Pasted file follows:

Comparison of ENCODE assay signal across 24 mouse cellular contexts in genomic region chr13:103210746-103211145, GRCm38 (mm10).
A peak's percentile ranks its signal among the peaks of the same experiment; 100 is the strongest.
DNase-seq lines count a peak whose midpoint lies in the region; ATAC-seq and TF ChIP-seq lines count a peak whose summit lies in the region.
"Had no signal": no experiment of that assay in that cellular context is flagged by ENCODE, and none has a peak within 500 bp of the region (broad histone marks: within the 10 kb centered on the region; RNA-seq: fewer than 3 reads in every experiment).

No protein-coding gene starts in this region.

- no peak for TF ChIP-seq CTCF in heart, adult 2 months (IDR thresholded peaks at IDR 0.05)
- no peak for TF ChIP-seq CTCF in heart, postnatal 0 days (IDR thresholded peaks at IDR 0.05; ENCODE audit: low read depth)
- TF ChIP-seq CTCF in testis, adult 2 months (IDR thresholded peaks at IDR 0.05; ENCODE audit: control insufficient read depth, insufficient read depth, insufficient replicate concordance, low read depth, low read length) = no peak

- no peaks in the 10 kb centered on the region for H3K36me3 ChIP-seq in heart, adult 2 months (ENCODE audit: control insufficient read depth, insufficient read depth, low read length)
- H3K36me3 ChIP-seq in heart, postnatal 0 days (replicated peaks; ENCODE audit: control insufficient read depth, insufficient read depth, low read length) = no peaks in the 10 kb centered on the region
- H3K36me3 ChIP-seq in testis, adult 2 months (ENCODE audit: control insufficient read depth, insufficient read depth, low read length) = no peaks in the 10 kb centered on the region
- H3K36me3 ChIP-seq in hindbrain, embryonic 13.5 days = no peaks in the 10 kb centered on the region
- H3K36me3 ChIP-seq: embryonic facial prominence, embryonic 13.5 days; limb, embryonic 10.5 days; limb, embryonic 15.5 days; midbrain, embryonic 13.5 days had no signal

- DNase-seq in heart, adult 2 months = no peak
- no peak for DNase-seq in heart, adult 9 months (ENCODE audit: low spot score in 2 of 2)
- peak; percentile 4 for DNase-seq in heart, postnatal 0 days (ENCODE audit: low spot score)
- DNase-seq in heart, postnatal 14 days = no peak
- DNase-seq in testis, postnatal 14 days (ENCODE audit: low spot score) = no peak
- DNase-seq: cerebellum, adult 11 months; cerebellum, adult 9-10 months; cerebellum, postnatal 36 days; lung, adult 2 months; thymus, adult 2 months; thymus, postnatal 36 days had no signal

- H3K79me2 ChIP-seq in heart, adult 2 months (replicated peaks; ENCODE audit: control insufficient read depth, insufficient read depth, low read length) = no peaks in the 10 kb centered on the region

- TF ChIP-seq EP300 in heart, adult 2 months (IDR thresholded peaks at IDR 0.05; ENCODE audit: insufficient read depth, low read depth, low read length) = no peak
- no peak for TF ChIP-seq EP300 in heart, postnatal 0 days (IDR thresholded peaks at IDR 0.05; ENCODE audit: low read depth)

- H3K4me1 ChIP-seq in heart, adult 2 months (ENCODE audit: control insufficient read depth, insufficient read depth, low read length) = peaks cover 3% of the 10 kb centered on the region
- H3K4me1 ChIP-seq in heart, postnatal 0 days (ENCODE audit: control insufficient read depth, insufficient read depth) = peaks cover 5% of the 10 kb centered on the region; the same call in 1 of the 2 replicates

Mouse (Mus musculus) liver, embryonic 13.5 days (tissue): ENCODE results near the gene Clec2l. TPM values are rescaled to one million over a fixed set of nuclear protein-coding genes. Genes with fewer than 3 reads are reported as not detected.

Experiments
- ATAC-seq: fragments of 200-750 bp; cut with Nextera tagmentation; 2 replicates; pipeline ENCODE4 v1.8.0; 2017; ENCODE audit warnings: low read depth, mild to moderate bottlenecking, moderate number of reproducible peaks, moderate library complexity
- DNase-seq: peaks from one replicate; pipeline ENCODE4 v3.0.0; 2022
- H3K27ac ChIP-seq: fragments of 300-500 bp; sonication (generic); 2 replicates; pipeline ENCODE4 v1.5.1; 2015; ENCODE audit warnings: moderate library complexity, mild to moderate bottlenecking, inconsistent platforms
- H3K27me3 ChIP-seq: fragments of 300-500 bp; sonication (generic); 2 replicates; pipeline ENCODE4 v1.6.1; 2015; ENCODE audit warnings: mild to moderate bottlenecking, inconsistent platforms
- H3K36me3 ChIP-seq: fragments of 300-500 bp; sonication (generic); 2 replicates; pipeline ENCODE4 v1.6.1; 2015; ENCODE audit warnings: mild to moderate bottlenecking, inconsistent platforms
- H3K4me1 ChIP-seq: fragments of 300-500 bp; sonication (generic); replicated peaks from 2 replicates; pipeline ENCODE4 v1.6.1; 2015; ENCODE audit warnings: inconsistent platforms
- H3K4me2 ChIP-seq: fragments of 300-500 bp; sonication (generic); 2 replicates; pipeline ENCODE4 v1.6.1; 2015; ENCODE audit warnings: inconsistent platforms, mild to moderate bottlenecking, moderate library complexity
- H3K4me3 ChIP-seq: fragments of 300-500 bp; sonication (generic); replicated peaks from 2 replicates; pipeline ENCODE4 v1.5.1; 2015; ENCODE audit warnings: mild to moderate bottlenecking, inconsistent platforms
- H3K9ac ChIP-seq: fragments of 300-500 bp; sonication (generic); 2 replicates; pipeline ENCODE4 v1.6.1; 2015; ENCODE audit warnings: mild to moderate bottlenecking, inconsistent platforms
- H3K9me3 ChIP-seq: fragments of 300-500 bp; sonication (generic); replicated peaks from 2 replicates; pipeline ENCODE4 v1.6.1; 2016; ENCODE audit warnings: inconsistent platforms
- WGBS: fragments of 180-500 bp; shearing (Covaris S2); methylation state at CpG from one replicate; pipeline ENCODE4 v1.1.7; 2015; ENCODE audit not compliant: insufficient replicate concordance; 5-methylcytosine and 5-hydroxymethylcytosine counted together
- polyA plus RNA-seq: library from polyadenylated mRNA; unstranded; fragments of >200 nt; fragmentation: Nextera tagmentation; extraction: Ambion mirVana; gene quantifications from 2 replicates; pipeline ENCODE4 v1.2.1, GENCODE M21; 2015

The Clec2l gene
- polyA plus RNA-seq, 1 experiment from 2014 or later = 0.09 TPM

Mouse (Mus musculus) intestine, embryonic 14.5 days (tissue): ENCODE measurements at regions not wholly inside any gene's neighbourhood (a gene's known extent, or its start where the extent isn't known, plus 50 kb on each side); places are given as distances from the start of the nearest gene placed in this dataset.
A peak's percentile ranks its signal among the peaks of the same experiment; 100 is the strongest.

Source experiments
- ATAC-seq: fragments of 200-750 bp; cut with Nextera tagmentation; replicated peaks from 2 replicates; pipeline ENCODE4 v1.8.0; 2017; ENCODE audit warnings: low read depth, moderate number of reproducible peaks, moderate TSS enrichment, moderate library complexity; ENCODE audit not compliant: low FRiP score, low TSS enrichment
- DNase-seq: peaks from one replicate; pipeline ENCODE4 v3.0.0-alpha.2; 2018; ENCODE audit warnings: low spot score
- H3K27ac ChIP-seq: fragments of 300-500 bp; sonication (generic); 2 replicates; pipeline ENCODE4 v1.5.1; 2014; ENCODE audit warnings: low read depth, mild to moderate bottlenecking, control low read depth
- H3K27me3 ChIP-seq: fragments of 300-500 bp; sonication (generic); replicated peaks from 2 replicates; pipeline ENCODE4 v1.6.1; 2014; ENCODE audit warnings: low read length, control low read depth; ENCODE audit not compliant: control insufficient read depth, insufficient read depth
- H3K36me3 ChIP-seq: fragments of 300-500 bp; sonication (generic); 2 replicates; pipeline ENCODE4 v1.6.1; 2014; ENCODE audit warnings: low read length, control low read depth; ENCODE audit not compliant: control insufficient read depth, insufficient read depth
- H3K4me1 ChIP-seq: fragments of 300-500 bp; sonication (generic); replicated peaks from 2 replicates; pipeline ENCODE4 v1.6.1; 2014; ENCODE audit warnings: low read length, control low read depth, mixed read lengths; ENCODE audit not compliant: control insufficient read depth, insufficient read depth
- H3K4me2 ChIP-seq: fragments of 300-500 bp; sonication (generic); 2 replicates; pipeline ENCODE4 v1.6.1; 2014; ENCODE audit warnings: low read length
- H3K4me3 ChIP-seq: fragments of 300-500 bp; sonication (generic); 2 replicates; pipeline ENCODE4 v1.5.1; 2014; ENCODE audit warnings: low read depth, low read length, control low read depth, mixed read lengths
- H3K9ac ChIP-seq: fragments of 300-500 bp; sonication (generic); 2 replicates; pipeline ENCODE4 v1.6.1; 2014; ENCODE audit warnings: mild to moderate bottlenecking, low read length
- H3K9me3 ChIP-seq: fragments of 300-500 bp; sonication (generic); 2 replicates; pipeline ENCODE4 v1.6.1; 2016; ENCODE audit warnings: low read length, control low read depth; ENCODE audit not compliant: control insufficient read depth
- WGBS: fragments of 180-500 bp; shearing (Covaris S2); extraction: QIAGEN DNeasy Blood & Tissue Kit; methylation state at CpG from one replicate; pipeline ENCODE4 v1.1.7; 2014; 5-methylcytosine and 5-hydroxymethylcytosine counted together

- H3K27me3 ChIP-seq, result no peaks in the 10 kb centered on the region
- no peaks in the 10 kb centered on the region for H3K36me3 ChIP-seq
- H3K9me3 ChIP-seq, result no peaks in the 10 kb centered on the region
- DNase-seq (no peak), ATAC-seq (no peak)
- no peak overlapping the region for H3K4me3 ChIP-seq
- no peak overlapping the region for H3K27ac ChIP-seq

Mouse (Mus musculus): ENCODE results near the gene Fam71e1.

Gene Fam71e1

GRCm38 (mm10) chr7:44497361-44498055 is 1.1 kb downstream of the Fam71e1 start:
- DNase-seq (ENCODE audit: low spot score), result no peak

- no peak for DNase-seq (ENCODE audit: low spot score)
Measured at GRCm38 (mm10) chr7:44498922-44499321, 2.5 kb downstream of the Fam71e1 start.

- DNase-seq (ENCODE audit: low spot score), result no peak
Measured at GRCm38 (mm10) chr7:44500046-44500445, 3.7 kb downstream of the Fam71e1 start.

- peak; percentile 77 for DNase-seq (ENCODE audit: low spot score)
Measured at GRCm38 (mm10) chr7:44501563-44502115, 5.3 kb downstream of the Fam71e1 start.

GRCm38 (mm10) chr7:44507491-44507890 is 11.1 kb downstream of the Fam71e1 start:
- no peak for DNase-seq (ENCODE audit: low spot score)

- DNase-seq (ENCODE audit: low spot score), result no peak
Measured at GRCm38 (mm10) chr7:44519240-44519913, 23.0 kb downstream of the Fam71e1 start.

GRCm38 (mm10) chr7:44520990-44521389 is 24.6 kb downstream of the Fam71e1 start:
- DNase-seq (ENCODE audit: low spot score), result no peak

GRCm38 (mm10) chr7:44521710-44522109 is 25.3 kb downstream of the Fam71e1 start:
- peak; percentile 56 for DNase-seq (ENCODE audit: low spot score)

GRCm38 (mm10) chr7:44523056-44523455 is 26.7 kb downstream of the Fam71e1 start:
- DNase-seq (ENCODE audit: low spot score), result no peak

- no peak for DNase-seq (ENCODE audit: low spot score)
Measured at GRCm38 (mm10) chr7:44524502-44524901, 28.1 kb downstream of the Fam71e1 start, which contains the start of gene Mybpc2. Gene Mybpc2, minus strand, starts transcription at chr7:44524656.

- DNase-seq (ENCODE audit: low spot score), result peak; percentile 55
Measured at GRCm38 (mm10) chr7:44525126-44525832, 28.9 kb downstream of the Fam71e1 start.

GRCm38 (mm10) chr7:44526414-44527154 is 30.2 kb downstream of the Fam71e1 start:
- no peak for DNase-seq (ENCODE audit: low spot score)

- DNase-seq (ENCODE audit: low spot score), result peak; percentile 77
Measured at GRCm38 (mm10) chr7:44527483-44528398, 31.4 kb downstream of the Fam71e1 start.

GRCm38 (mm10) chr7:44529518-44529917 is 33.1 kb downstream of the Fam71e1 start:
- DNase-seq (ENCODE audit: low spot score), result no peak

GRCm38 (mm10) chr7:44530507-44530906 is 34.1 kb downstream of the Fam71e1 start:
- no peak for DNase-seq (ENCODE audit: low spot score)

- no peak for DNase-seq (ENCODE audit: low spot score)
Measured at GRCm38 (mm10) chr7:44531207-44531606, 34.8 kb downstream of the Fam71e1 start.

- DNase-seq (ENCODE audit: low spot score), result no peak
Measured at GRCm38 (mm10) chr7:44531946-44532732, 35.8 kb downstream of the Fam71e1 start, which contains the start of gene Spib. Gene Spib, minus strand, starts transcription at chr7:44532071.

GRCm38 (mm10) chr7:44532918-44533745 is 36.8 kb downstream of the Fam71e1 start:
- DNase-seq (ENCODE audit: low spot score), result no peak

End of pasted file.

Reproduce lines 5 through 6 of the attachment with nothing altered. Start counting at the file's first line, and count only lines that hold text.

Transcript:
No protein-coding gene starts in this region.

- no peak for TF ChIP-seq CTCF in heart, adult 2 months (IDR thresholded peaks at IDR 0.05)